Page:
Public key certificate
In cryptography, a public key certificate (also known as a digital certificate or identity certificate) is an electronic document used to prove ownership of a public key. The certificate includes information about the key, information about its owner's identity, and the digital signature of an entity that has verified the certificate's contents are correct. If the signature is valid, and the person examining the certificate trusts the signer, then they know they can use that key to communicate with its owner.
In a typical public-key infrastructure (PKI) scheme, the signer is a certificate authority (CA), usually a company which charges customers to issue certificates for them. In a web of trust scheme, the signer is either the key's owner (a self-signed certificate) or other users ("endorsements") whom the person examining the certificate might know and trust.
Certificates are an important component of Transport Layer Security (TLS, sometimes called by its older name SSL, Secure Sockets Layer), where they prevent an attacker from impersonating a secure website or other server. They are also used in other important applications, such as email encryption and code signing.
Certificates can be created for Unix-based servers with tools such as OpenSSL's ca command, or SuSE's gensslcert. These may be used to issue unmanaged certificates, certification authority (CA) certificates for managing other certificates, and user or computer certificate requests to be signed by the CA, as well as a number of other certificate related functions.
Similarly, Windows Server contains a CA as part of Certificate Services for the creation of digital certificates. In Windows Server 2008 and later the CA may be installed as part of Active Directory Certificate Services. The CA is used to manage and centrally issue certificates to users or computers. Microsoft also provides a number of different certificate utilities, such as SelfSSL.exe for creating unmanaged certificates, and Certreq.exe for creating and submitting certificate requests to be signed by the CA, and certutil.exe for a number of other certificate related functions.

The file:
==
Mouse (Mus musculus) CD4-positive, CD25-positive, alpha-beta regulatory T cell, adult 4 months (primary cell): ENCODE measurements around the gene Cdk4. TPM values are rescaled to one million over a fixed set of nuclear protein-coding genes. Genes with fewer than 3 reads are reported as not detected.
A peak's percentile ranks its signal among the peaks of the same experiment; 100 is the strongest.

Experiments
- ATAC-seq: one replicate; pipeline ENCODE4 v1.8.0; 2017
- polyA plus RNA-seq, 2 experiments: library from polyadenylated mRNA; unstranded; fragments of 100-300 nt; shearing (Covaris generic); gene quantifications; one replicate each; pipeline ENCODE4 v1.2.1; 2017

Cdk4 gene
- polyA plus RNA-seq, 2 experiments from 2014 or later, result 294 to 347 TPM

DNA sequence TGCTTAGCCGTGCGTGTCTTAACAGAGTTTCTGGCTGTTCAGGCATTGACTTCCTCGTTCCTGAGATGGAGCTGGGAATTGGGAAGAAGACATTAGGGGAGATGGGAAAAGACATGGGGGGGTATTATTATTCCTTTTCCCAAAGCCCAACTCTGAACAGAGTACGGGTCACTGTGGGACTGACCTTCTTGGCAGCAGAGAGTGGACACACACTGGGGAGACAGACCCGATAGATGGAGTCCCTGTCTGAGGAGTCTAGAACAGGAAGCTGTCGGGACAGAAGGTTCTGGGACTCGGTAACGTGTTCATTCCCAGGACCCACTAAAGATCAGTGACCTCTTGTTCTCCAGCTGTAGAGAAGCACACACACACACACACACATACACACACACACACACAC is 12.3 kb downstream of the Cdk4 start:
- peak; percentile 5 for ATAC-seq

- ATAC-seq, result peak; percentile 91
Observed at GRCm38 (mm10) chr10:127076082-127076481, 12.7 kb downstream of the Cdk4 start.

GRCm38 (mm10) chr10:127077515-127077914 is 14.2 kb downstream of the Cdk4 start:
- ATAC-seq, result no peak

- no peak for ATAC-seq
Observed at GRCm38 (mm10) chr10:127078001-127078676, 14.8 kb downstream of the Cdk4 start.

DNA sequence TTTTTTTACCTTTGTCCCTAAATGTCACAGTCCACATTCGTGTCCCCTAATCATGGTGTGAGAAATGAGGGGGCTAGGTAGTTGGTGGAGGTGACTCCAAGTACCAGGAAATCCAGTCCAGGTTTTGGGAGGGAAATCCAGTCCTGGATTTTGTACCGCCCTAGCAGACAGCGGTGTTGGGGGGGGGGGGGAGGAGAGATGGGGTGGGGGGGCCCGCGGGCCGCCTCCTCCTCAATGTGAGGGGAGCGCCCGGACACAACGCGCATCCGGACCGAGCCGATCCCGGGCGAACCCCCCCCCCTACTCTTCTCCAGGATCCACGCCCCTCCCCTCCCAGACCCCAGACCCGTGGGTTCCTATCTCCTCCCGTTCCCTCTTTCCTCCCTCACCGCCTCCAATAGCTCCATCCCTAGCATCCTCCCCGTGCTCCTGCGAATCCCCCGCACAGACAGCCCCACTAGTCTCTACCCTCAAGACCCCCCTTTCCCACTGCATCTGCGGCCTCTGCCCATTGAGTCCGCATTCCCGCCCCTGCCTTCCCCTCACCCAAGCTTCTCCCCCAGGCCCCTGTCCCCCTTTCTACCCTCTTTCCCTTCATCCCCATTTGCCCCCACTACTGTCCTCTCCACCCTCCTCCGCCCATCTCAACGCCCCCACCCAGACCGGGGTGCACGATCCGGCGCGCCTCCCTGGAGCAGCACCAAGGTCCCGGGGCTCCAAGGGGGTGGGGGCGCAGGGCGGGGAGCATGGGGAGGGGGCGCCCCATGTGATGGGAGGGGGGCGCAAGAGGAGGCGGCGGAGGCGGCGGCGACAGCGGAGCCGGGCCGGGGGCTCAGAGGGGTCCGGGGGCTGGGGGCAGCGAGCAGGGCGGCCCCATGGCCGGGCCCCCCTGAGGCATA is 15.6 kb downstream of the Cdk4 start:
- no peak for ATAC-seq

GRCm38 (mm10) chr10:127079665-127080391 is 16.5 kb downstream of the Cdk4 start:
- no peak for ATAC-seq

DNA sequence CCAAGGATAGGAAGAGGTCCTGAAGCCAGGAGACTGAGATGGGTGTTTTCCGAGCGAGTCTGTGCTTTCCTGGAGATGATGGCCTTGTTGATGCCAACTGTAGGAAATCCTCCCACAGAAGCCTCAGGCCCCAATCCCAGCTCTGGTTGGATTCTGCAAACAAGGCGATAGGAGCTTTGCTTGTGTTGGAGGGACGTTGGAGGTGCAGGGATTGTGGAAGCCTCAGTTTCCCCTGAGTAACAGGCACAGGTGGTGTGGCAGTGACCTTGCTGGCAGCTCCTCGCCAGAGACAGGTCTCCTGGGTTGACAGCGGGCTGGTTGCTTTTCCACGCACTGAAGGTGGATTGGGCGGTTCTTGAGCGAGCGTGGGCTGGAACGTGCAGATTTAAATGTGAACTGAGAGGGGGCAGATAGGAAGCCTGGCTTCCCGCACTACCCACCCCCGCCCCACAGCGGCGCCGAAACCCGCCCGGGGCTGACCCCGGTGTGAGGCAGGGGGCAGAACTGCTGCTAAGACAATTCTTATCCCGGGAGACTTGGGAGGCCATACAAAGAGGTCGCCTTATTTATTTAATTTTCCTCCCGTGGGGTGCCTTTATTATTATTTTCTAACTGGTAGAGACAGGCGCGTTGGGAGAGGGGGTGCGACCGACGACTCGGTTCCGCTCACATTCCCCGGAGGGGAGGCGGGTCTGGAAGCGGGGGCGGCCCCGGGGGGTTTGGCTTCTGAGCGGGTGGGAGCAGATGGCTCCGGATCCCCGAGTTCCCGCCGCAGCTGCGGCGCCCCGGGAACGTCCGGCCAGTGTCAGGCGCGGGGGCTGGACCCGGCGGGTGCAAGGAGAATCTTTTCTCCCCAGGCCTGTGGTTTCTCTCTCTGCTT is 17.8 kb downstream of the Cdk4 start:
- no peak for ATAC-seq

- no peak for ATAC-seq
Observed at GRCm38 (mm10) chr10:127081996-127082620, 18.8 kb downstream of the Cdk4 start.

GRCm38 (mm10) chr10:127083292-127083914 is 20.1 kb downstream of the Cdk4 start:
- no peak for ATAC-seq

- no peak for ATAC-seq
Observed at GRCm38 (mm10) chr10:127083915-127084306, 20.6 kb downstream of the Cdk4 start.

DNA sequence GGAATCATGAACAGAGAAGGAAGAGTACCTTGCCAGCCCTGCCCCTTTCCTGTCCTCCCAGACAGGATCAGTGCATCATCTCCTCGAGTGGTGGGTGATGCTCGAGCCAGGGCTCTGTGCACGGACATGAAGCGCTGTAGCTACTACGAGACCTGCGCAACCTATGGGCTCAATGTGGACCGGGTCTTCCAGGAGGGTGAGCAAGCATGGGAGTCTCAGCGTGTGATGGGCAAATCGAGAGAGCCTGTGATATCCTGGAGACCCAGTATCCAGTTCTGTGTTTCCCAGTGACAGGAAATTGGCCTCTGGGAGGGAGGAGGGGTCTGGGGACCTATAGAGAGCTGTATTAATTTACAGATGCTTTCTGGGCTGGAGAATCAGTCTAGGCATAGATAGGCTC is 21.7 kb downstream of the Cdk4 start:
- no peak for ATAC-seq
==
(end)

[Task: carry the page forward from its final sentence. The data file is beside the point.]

Mac OS X comes with the Keychain Access program, which is able to perform various certificate-related services.
Contents of a typical digital certificate
- Serial Number: Used to uniquely identify the certificate.
- Subject: The person, or entity identified.
- Signature Algorithm: The algorithm used to create the signature.
- Signature: The actual signature to verify that it came from the issuer.
- Issuer: The entity that verified the information and issued the certificate.
- Valid-From: The date the certificate is first valid from.
- Valid-To: The expiration date.
- Key-Usage: Purpose of the public key (e.g. encipherment, signature, certificate signing...).
- Public Key: The public key.
- Thumbprint Algorithm: The algorithm used to hash the public key certificate.
- Thumbprint (also known as fingerprint): The hash itself, used as an abbreviated form of the public key certificate.
Vendor defined classes
VeriSign uses the concept of classes for different types of digital certificates:
- Class 1 for individuals, intended for email.
- Class 2 for organizations, for which proof of identity is required.
- Class 3 for servers and software signing, for which independent verification and checking of identity and authority is done by the issuing certificate authority.
- Class 4 for online business transactions between companies.
- Class 5 for private organizations or governmental security.
Other vendors may choose to use different classes or no classes at all as this is not specified in the PKI standards.
In this model of trust relationships, a CA is a trusted third party - trusted both by the subject (owner) of the certificate and by the party relying upon the certificate. According to NetCraft, the industry standard for monitoring Active TLS certificates, states that "Although the global [TLS] ecosystem is competitive, it is dominated by a handful of major CAs — three certificate authorities (Symantec, Comodo, GoDaddy) account for three-quarters of all issued [TLS] certificates on public-facing web servers. The top spot has been held by Symantec (or VeriSign before it was purchased by Symantec) ever since [our] survey began, with it currently accounting for just under a third of all certificates. To illustrate the effect of differing methodologies, amongst the million busiest sites Symantec issued 44% of the valid, trusted certificates in use — significantly more than its overall market share